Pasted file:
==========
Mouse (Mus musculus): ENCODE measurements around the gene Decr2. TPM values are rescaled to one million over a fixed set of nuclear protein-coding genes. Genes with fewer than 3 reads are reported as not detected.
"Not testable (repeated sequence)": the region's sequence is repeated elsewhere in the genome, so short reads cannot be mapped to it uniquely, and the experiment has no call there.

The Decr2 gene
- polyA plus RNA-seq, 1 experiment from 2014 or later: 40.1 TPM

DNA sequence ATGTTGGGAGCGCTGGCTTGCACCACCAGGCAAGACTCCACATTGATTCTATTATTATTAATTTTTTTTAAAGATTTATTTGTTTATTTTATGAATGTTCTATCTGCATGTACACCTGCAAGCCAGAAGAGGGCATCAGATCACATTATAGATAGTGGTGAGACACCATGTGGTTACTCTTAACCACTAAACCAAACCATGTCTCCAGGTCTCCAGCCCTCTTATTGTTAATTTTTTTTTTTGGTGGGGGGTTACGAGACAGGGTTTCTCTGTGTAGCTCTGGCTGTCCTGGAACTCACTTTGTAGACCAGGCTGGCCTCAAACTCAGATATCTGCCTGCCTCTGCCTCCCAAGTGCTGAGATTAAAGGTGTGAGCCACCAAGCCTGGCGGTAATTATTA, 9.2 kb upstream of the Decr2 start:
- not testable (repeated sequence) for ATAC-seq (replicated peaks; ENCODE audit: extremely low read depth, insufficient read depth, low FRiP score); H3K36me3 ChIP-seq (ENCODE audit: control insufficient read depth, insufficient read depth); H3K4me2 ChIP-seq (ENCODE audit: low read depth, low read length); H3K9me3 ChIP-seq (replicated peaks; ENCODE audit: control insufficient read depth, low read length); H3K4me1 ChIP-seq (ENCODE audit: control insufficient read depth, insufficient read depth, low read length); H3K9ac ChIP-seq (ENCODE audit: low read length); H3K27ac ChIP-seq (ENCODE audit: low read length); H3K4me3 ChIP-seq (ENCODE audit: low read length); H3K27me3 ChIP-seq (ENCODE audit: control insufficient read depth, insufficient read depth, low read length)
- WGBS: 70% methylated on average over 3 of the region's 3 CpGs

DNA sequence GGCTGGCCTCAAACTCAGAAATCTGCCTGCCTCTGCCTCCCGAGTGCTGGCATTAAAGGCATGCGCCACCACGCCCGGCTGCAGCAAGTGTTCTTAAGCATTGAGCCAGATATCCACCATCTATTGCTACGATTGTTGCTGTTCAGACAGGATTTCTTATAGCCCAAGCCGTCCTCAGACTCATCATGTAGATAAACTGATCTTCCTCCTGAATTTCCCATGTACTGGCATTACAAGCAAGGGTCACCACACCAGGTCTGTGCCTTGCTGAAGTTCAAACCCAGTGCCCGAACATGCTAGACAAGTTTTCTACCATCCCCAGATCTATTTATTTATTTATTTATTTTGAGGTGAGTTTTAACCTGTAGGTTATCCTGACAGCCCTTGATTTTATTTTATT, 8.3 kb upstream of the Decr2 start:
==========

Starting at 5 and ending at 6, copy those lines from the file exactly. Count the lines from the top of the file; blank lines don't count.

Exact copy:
DNA sequence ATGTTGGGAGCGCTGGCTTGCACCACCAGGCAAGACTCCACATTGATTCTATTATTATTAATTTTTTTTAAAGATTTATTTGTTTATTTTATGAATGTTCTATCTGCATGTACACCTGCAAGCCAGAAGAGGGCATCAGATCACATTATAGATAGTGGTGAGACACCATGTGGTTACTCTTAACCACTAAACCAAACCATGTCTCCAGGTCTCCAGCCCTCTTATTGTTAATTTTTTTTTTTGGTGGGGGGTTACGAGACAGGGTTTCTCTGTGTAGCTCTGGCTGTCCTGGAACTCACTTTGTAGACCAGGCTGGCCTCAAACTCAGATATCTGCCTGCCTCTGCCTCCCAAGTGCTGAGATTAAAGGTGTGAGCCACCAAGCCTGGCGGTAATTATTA, 9.2 kb upstream of the Decr2 start:
- not testable (repeated sequence) for ATAC-seq (replicated peaks; ENCODE audit: extremely low read depth, insufficient read depth, low FRiP score); H3K36me3 ChIP-seq (ENCODE audit: control insufficient read depth, insufficient read depth); H3K4me2 ChIP-seq (ENCODE audit: low read depth, low read length); H3K9me3 ChIP-seq (replicated peaks; ENCODE audit: control insufficient read depth, low read length); H3K4me1 ChIP-seq (ENCODE audit: control insufficient read depth, insufficient read depth, low read length); H3K9ac ChIP-seq (ENCODE audit: low read length); H3K27ac ChIP-seq (ENCODE audit: low read length); H3K4me3 ChIP-seq (ENCODE audit: low read length); H3K27me3 ChIP-seq (ENCODE audit: control insufficient read depth, insufficient read depth, low read length)